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Verse-by-Verse Bible Commentary

Numbers 8:7

"Thus you shall do to them, for their cleansing: sprinkle purifying water on them, and let them use a razor over their whole body and wash their clothes, and they will be clean.

Adam Clarke Commentary

Sprinkle water of purifying - חטאת מי mey chattath, water of sin, or water of the sin-offering. As this purifying water was made by the ashes of the red heifer, cedar-wood, hyssop, and scarlet; and the heifer herself was sacrificed, and her blood sprinkled seven times before the tabernacle, Numbers 19:3-6; she may be considered as a proper sacrifice for sin, and consequently the water thus prepared be termed the water of the sin-offering. As the ashes were kept ready at hand for purifying from all legal pollutions, the preparation might be considered as a concentration of the essential properties of the sin-offering, and might be resorted to at all times with comparatively little expense or trouble, and no loss of time. As there were so many things by which legal pollution might be contracted, it was necessary to have always at hand, in all their dwellings, a mode of purifying at once convenient and inexpensive.

As the water by which the Levites were here purified must have been the water prepared from the ashes of the red heifer, this ordinance was undoubtedly instituted before this time, though not described till Numbers 19:1-10; of this book; but that chapter might be in connection with any of the preceding ordinances, as well as where it is now found.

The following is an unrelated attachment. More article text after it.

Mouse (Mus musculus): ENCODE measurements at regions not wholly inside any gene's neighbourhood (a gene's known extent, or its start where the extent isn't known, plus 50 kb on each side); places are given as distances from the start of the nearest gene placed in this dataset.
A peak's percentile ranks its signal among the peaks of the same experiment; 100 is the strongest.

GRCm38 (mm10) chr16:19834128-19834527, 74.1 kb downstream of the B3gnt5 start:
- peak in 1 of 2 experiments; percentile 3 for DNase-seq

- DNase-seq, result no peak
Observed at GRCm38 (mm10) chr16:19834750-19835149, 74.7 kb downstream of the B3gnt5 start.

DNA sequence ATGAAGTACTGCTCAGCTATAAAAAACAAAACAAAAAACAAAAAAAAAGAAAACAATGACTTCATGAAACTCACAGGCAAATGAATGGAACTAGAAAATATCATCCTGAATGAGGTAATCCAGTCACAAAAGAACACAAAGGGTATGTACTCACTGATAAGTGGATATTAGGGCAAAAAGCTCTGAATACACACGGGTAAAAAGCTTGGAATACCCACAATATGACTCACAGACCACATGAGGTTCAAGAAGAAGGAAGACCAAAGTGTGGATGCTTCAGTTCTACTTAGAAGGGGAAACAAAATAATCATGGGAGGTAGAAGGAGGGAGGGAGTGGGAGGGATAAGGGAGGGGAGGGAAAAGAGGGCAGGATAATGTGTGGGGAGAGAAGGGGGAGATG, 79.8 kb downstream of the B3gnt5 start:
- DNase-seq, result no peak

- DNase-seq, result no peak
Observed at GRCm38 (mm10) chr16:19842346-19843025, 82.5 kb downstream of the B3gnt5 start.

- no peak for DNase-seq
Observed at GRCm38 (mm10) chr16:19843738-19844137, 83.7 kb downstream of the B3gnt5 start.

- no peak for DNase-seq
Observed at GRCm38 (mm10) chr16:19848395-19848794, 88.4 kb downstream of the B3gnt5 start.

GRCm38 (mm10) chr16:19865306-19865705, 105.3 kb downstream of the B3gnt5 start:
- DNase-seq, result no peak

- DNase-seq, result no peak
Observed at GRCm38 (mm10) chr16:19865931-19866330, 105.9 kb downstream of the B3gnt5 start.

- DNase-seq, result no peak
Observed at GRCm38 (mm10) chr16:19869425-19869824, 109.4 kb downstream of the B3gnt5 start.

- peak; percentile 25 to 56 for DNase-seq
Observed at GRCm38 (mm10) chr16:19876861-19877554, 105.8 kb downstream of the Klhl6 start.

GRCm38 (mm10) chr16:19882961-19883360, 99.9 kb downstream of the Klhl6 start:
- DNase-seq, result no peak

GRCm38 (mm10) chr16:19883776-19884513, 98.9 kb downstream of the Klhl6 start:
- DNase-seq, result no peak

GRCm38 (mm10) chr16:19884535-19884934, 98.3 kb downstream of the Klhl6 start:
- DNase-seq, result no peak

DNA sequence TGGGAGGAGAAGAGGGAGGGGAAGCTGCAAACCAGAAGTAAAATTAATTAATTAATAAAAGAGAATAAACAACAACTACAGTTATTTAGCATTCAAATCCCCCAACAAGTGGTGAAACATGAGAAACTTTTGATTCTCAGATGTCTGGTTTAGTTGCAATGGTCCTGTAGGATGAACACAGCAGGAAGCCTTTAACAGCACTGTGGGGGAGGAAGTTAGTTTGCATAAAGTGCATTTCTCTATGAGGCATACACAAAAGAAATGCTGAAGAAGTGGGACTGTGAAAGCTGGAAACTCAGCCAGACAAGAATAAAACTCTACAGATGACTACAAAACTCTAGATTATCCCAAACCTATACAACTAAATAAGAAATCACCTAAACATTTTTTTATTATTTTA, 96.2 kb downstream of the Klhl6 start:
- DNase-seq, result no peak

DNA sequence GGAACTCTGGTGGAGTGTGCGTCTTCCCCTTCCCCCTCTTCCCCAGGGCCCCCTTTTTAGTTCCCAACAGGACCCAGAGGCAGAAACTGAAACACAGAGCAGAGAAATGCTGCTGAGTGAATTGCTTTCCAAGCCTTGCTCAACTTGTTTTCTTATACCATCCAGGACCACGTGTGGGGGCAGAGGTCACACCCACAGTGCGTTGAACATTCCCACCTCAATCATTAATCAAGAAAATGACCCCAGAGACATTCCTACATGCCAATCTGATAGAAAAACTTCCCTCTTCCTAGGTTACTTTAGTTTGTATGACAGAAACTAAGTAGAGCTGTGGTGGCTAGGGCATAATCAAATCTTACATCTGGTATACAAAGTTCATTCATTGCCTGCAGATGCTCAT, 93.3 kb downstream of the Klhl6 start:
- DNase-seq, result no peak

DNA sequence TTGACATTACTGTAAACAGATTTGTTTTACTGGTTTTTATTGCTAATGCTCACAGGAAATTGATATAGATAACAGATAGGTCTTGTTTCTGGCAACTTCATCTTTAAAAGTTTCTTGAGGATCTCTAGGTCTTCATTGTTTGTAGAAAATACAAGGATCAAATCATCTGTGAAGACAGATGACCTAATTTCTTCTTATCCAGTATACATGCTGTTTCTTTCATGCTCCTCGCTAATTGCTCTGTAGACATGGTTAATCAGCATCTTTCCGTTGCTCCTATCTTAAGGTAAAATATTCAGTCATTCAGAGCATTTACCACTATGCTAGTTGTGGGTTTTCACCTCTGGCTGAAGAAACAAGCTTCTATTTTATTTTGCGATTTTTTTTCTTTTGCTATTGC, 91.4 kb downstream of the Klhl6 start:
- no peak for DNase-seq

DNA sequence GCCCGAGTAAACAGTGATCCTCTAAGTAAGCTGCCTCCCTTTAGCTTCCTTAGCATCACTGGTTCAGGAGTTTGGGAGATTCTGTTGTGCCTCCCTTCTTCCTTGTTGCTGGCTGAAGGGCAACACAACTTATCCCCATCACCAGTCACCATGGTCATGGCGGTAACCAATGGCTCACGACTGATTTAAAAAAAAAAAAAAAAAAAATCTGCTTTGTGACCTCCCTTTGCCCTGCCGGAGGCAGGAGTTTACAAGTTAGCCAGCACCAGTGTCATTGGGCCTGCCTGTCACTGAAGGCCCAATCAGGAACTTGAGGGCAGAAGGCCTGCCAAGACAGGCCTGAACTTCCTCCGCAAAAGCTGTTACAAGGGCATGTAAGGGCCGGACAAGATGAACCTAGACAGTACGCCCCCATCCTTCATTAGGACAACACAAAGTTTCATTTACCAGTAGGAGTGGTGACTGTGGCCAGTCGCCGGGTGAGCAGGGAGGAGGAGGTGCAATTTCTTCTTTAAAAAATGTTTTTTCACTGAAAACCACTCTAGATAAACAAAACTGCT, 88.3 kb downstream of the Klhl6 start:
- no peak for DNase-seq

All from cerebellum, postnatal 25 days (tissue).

We see from Hebrews 9:13, Hebrews 9:14, that these ashes mingled with water, and sprinkled on the unclean, and which sanctified to the purification of the flesh, were intended to typify the blood of Christ, which purges the conscience from dead works to serve the living God, Hebrews 9:15; for as without this sprinkling with the water of the sin-offering the Levites were not fit to serve God in the wilderness, so without this sprinkling of the blood of Christ no conscience can be purged from dead works to serve the living God. See the notes on Numbers 19:1-10; (note).


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Bibliography
Clarke, Adam. "Commentary on Numbers 8:7". "The Adam Clarke Commentary". https:https://www.studylight.org/commentaries/acc/numbers-8.html. 1832.

John Gill's Exposition of the Whole Bible